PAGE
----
What we learned in United States draw with Scotland

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  • Two young guns helped themselves

Two 62nd-minute injections breathed significant life into the U.S. attack – Aron Johannsson and Brek Shea. And that bodes well for both.

For Johannsson, this was the latest in a string of impressive and intriguing nights for the late arrival (having just joined the U.S. program in September). The Icelandic American is skilled, aggressive and seems to have a nose for the goal. If he hasn’t already done enough to earn a spot on the U.S. roster for next year, he’s not that far.

Shea continues to be a fascinating case. He’s probably only in camp due to the U.S. lack of options out wide (since he isn’t playing at Stoke – and Klinsmann prefers not to use those who cannot get into their club lineups), and yet he continues to make a difference coming off the U.S. bench. His direct-line approach with the ball – get ball, run at goal … get ball, run at goal – provides a useful change of pace. He almost always manages to drum up some trouble for opposition defenses. He did again Friday at Hampden Park.

  • Friendlies are friendlies

We heard a narrative develop that perhaps this “friendly” would be less so … friendly, that is. But we should all know by now, so long as they don’t involve traditional rivals (think Brazil-Argentina, U.S.-Mexico … along those lines) then friendlies are friendlies are friendlies.

Yes, the United States took Scotland out behind the woodshed 18 months ago, but that was about Scotland looking forward to vacation. That was on the Scots, and any talk that they were looking to exact revenge was probably just hopeful hype.

These were two teams with agendas, sure – but proving something based on that match 18 months ago just didn’t seem to be one of them. Scotland is rebuilding, the United States is polishing ahead of a World Cup. But claiming some statement win was never a mighty focus. So what did we get?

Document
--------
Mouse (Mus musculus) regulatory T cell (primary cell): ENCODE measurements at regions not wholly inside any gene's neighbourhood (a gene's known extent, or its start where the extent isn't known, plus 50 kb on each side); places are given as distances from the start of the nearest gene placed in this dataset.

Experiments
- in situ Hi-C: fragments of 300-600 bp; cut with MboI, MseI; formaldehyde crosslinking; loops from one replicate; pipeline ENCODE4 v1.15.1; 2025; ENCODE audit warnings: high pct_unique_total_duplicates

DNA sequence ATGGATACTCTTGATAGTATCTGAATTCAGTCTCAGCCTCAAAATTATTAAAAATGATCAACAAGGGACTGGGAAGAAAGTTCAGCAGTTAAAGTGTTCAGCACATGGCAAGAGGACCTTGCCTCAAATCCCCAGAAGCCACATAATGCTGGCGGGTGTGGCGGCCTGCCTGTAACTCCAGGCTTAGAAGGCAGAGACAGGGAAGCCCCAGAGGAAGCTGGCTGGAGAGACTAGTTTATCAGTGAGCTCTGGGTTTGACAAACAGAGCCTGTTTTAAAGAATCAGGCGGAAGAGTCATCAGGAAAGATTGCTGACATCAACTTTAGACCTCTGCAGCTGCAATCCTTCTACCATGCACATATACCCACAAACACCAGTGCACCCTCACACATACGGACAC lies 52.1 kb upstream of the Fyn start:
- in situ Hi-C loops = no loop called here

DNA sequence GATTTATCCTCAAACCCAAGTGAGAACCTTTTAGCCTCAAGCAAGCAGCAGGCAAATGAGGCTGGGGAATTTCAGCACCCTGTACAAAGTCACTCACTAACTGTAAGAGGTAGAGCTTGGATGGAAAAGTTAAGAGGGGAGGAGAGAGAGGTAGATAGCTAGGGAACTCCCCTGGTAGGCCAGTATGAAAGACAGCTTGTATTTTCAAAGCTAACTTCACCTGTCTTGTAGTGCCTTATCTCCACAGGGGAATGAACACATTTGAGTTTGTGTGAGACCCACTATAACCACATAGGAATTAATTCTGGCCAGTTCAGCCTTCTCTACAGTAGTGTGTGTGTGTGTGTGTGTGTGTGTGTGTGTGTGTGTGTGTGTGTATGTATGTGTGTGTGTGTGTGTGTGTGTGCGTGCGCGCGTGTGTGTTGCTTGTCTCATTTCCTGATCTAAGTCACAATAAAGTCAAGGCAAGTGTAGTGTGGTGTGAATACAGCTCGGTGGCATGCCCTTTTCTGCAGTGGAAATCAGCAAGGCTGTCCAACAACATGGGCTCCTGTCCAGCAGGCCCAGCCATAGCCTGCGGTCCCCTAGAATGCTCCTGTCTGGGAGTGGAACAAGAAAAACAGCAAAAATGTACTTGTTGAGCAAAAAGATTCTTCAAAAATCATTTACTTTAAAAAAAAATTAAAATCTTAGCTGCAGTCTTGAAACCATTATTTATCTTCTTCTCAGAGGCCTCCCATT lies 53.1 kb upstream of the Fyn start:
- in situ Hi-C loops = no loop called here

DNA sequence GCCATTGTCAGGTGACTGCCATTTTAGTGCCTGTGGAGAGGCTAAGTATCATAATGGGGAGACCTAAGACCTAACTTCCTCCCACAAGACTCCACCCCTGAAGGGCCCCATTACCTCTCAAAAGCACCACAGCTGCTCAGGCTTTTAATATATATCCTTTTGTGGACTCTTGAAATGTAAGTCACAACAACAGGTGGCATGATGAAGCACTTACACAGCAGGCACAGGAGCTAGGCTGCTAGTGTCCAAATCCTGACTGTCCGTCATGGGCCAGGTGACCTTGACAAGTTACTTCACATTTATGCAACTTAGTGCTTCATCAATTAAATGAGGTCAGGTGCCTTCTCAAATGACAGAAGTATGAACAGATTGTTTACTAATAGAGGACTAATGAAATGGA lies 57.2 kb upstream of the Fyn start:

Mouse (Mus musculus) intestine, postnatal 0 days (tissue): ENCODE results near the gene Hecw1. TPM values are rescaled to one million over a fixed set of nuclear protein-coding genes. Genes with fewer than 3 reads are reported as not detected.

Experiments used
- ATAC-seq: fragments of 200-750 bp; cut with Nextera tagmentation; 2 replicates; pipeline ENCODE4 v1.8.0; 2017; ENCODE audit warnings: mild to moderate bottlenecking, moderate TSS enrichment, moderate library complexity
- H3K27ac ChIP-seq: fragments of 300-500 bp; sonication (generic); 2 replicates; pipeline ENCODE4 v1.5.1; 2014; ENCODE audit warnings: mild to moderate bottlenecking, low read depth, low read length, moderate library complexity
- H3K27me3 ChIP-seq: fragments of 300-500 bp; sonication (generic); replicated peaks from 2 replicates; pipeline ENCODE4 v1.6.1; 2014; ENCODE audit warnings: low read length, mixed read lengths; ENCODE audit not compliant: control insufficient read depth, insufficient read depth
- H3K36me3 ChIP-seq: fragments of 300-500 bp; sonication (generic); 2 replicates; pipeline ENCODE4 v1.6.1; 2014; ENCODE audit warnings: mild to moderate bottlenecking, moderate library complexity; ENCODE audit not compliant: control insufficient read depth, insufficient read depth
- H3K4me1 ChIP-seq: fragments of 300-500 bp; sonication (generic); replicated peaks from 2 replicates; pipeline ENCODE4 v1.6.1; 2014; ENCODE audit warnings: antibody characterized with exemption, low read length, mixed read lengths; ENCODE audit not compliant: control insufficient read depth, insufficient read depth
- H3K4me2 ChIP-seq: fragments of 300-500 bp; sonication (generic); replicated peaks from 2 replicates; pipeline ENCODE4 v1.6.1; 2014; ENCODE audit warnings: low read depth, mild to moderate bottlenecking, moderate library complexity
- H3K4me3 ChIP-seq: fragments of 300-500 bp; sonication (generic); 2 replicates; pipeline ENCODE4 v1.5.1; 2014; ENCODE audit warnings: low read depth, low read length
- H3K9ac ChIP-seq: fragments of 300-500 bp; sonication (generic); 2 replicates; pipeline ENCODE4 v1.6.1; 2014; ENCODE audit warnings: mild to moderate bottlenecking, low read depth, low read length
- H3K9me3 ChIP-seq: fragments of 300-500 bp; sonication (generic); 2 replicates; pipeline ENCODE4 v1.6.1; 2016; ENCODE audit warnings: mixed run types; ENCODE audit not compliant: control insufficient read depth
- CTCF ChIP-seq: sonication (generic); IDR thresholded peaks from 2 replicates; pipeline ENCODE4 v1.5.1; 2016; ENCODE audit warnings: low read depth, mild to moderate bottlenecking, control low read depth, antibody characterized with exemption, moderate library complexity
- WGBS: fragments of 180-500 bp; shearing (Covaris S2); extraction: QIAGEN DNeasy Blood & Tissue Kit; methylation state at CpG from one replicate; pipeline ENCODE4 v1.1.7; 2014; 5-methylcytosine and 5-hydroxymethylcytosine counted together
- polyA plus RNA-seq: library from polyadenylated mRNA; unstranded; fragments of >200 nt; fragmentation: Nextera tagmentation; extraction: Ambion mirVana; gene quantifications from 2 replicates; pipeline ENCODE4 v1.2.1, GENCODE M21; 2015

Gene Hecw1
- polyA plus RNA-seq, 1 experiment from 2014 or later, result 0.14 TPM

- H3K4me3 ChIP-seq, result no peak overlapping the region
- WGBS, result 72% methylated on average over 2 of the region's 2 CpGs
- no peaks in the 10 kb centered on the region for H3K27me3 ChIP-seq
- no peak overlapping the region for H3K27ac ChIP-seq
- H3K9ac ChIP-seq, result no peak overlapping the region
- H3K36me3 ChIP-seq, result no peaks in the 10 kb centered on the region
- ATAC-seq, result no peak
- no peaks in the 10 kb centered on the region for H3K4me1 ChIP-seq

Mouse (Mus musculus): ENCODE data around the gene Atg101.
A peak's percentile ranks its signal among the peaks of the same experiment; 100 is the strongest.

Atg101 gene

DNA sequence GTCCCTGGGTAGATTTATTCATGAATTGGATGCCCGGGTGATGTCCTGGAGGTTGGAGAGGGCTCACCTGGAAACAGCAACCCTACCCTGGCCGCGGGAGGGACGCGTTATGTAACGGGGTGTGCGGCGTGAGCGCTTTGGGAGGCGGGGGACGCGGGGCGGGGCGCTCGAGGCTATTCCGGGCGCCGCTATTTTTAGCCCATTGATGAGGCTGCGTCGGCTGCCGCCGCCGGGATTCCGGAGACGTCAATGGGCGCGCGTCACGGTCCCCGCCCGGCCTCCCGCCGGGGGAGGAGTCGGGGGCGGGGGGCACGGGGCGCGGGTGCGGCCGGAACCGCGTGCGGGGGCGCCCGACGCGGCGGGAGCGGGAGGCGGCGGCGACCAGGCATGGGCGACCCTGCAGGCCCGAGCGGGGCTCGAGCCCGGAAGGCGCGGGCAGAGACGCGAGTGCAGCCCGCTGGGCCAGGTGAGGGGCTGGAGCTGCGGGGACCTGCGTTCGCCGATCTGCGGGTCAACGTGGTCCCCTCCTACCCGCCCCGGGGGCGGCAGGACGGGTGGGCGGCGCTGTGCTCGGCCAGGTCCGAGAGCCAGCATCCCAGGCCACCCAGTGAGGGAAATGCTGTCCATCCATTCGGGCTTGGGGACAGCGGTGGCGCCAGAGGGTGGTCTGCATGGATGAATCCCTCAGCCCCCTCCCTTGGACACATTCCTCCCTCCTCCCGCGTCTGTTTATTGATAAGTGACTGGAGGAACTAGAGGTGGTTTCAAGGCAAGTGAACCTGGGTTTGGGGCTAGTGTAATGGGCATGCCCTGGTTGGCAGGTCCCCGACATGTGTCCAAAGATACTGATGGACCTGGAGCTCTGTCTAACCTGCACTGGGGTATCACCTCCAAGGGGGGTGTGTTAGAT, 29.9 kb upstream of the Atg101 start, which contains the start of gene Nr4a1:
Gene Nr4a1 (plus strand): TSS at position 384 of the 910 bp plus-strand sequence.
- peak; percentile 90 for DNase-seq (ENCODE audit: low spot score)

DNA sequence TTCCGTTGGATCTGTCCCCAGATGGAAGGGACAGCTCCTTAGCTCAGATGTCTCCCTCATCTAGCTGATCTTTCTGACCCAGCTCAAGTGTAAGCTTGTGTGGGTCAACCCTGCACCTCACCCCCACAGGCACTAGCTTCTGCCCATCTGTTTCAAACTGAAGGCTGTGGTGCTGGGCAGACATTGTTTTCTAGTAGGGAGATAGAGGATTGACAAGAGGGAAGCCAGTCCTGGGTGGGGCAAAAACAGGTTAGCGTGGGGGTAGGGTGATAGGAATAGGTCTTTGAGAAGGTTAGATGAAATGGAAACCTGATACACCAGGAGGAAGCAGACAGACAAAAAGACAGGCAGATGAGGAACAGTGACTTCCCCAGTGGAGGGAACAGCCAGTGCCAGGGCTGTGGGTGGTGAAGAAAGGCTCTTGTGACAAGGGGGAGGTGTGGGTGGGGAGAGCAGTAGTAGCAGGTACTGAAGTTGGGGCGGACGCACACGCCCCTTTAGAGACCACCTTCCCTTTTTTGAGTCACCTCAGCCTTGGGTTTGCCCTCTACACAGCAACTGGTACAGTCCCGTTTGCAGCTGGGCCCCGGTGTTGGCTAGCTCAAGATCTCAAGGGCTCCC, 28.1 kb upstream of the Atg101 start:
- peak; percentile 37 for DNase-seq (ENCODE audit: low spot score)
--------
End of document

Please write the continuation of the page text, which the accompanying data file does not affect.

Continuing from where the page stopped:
A snoozer, a typical friendly that came alive just a bit at the end. But only just a little.

  • Michael Bradley, back in the fold

Broken record alert: This team is going nowhere without its midfield general, and what a welcome site his return was for the United States on Friday.

Bradley is easily the best man in possession in a U.S. shirt, and he’s so good at keeping the midfield organized on either side of the ball. Further, his playmaking from deep spots is sorely missed when he’s not around – as is his ability to cover defensively for the occasionally impulsive Jermaine Jones, who tends to vacate his post a little too often.

Here is the best indicator of how valuable Bradley is to the U.S. effort: The United States’ ability to move forward with some calm and structure suffered after about 70 minutes. Why? Bradley, coming off the bench now for Roma, was understandably tiring.

And without Bradley able to work as hard to be the ever-ready outlet, the United States just couldn’t put a foot on the ball as effectively in the midfield.

  • Eddie Johnson is not a wide player

Once again, we saw Klinsmann “reaching” for something due to the lack of options on the flanks.

Eddie Johnson, stationed along the left in that hybrid 4-3-3, can handle the job against lesser nations. But when the competition improves, we see time and again that he’s just not comfortable out wide.

Johnson dutifully attended to his defensive chores, assisting DaMarcus Beasely on his side, so that part wasn’t a big issue.  But on the attack Johnson is at his best – perhaps his only useful role – when he is near opposition goal, making runs and using those big hops. Further out, he loses the ball or slows the attack with negative passing. That’s not really his fault; again, he’s not a wide player. We should know that by now.

The United States had almost no attack up the left before halftime. Johnson paid more attention to creating some width after the break, but the U.S. still never truly bothered Scotland on that side until Brek Shea’s introduction.